Then, after returning to my map, I oriented my compass to the same destination point and recorded the direction by the numbEr of degrees onto the compass card. I’m really attached to this compass, it’s been my constant companion for over 50 years and has never let me down. Probably one of the reasons I’ve never been really lost.

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MY MILITARY ISSUE MAGNETIC COMPAS.

Now, in addition to following the directions by GPS, I can sight along the bearing line on the compass, identify significant landmarks and drive towards them. Few obstacles can defeat the Landcover, except fences. Although uncommon where I’m travelling a fence does cause an immediate stop and creates the necessity to find an opening. It’s an absolute no no to cut a fence, it’s not only irresponsible, it’s also illegal.

In addition to my trusty 1:250,000 maps, I also carry the Australian Gazetteer. No wonder it’s heavy, it has a total of 1017 pages and the volume measures 130 cm( 11 and 3/4 inches)wide, 21.5cm(8 and 1/2 inches) high and 8.5cm(3 inches) thick. Not a back pack item, that’s for sure.

Well, after about another half hour fiddling around I was underway not long after 0530hrs and it wasn’t long before I came across one of the local inhabitants.

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This camel is one of over a million wild camels that inhabit inland Australia’s arid zones. They were first brought to Australia in there 1800s with their Afghan cameleers to provide goods transport to the then inaccessible inland outposts. Would you believe we now export them as racing camels to the Middle East. Our camels are disease free and outstanding examples of their place in the animal kingdom.

It was from the Afghan cameleers that the fledgling Port Augusa to Alice Springs railway got its name, The Ghan.

Now it’s time for a little bit of history. Construction of The Ghan railway commenced in 1878. It was a 1060cm line, more commonly referred to as three foot six gauge. Once the steam trains started running they rapidly gained a reputation for arriving at their destination late. Not by an hour or so, the lateness was measured in days.

Dust storms often covered the track with deep sand, occasional floods washed away the lines and bridges and numerous other incidents caused delays. Each train had a large flat bed car attached behind the locomotive. This car was loaded with rail lines, sleepers, tools and other bits and pieces needed to repair the damaged lines. Both the crew and conscripted passengers were required to carry out the repair work.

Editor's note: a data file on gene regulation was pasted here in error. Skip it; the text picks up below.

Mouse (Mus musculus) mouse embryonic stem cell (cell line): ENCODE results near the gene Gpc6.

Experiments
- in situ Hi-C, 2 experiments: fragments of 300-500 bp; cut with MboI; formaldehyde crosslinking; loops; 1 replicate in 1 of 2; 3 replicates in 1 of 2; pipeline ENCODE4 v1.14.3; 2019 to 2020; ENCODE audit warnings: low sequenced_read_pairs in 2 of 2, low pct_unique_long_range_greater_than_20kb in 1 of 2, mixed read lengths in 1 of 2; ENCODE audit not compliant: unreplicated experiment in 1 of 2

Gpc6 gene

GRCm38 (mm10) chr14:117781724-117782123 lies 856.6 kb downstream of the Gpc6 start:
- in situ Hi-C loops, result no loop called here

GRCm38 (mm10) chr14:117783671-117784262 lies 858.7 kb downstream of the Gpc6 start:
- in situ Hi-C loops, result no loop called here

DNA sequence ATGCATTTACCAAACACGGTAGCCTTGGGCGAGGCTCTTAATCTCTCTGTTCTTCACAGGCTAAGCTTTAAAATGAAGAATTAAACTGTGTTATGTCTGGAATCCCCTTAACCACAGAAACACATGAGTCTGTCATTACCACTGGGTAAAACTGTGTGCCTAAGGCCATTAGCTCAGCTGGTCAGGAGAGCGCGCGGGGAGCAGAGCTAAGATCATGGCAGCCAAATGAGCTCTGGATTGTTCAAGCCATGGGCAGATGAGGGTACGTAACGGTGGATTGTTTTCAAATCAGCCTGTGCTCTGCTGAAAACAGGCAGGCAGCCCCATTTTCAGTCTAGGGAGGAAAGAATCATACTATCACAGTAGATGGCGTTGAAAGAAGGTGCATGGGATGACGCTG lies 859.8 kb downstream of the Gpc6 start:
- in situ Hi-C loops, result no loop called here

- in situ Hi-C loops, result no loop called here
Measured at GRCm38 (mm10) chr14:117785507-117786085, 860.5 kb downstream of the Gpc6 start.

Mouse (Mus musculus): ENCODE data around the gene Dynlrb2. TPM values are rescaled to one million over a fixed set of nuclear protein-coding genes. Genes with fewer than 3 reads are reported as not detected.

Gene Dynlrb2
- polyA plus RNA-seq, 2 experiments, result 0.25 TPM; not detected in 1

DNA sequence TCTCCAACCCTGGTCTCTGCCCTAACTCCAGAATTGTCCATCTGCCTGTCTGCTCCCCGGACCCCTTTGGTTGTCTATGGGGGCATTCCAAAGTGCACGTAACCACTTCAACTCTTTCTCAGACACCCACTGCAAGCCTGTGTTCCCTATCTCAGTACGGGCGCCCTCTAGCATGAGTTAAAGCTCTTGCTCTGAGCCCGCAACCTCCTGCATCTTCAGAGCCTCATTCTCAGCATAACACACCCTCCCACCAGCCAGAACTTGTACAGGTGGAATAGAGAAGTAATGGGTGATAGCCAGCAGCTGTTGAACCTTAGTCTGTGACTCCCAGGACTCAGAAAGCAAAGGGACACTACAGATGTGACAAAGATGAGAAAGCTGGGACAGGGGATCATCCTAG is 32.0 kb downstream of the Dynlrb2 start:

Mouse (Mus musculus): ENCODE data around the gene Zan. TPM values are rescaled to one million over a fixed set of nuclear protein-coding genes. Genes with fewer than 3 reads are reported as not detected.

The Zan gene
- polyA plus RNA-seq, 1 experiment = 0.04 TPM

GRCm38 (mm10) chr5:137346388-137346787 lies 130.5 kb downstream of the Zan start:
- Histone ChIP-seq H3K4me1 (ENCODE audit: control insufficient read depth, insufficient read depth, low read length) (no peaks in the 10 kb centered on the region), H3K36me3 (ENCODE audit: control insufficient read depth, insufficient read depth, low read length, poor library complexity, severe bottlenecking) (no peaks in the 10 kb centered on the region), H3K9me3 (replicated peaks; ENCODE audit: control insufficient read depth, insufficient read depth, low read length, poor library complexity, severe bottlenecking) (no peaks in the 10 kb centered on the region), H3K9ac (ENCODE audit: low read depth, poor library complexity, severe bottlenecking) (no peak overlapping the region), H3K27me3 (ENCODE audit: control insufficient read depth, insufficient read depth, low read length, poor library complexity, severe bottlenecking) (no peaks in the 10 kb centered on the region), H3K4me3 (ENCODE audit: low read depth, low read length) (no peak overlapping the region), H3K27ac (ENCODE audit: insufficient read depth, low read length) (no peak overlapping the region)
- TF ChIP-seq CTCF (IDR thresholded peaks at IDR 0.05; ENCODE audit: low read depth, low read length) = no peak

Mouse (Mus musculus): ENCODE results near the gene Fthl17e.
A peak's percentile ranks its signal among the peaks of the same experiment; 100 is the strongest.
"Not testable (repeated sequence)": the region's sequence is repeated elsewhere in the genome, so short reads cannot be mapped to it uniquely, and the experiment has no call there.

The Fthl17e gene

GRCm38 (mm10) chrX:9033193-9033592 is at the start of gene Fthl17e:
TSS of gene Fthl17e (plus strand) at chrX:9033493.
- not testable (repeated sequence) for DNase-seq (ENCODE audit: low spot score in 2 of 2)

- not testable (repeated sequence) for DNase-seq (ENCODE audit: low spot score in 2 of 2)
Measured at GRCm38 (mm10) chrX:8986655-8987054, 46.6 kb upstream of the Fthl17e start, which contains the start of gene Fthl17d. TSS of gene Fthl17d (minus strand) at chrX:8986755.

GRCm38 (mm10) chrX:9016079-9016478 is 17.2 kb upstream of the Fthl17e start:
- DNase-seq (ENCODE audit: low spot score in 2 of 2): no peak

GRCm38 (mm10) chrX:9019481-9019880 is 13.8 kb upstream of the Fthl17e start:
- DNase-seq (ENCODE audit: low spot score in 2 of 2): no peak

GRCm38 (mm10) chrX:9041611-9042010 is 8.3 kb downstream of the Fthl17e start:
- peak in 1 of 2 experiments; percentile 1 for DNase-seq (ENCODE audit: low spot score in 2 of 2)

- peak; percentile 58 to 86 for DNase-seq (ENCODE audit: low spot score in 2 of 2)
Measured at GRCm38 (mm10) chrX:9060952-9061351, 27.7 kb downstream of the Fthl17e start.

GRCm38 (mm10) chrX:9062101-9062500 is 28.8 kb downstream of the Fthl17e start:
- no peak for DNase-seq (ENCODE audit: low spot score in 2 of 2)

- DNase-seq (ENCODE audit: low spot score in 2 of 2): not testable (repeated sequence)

Anyway, the line was closed in 1980 after a new line was constructed, eventually stretching from Adelaide in South Australia to Darwin, capital of the Northern Territory.

The new line and its rolling stock are still named’ The Ghan’ and the old Ghan line where I’m headed is now popular with outback tourists like myself.

Well, it wasn’t too far into the day’s run when I came across this abandoned truck just rusting away, all alone. What great yarns it could tell. Just looking at it I could see it had lived a hard life and certainly earned its keep.

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After a few more hours there I was, at the start of the run along the abandoned Old Ghan railway line. This  solitary stand pipe had served the locos and their passengers and freight well and stood as a solitary monument to those bygone days:

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Everything out here gets dusty and when changing camera lenses there is always the chance of the demon dust getting on the camera’s sensor or onto film, if that’s your choice. You can see the spots on this image, it’s clumps of dust on the sensor and sometimes even the built in sensor wobble and shake can’t dislodge it. ‘Them’s the breaks’, as the saying goes.

The trip proceeded without  incident, apart from the almost compulsory punctures and without my onboard air compressor I would certainly have been up the proverbial creek without a paddle.

The following selection of images will give you of an idea of what’s to be seen along the line, it’s well worth the effort and it’s a great glimpse into the great Australian outdoors.

As I got closer to my camp site for the night, my path was crossed by another camel, it seemed to be a fitting end to my run along the old Ghan line. I’m not sure if the camel was grinning at me as it wandered past:Camel near Chamber's Pillar copy

Finally, after changing direction and leaving the line, I arrived at Chamber’s Pillar to camp for the night. The pillar was a navigation aid for the early explorers and is easily spotted in the basically flat surrounding country. I set up camp in the early afternoon, no one else was there and I enjoyed the solitude.

CHAMBER'S PILLAR
CHAMBER’S PILLAR

As you have gathered, today I was never lost, misplaced or even bewildered by my surroundings.

Tonight as I snuggle into my sleeping bag laid out in my sway, I’ll think about the next few days and the real reason I’m heading for Alice Springs. The following image should give you a clue so stand by for a post about it at some future time. Hoo roo for now.

THE REAL REASON FOR THE TRIP
ALICE SPRINGS AND THE REAL REASON FOR THE TRIP